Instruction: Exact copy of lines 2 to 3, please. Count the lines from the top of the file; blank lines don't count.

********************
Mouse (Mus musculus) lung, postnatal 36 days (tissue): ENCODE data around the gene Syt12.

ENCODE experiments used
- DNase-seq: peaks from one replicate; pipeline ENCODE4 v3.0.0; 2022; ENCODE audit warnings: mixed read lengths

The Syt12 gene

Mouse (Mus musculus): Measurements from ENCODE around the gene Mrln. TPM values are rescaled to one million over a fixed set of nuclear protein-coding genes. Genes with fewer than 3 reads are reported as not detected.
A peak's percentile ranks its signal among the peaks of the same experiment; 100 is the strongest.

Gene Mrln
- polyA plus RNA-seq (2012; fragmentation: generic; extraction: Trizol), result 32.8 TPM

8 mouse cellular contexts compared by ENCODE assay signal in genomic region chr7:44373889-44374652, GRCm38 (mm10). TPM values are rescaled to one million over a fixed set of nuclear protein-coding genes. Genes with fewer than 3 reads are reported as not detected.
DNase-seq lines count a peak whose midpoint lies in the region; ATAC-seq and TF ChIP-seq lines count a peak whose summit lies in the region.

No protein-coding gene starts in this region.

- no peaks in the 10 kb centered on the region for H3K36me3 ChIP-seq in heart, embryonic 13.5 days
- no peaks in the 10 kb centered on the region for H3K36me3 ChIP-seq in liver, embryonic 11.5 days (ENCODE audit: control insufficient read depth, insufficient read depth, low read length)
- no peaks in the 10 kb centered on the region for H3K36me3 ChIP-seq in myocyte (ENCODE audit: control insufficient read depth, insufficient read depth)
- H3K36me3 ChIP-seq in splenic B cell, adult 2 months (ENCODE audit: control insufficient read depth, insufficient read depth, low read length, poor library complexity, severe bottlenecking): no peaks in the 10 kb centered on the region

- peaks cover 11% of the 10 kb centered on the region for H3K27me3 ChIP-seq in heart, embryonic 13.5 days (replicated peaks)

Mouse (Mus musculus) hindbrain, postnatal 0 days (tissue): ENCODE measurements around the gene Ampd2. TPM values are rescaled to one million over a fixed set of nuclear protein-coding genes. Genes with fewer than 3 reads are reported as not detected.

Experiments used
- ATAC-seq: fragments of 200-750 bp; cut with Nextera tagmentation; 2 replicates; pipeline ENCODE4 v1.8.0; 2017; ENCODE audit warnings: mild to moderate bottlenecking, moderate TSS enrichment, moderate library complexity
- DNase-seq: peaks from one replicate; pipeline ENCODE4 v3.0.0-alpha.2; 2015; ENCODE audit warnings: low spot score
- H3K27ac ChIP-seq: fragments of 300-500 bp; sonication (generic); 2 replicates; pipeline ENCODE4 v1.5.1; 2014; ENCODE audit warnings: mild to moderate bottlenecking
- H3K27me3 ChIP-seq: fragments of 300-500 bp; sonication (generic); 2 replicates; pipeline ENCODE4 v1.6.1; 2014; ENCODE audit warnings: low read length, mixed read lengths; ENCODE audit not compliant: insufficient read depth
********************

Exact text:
ENCODE experiments used
- DNase-seq: peaks from one replicate; pipeline ENCODE4 v3.0.0; 2022; ENCODE audit warnings: mixed read lengths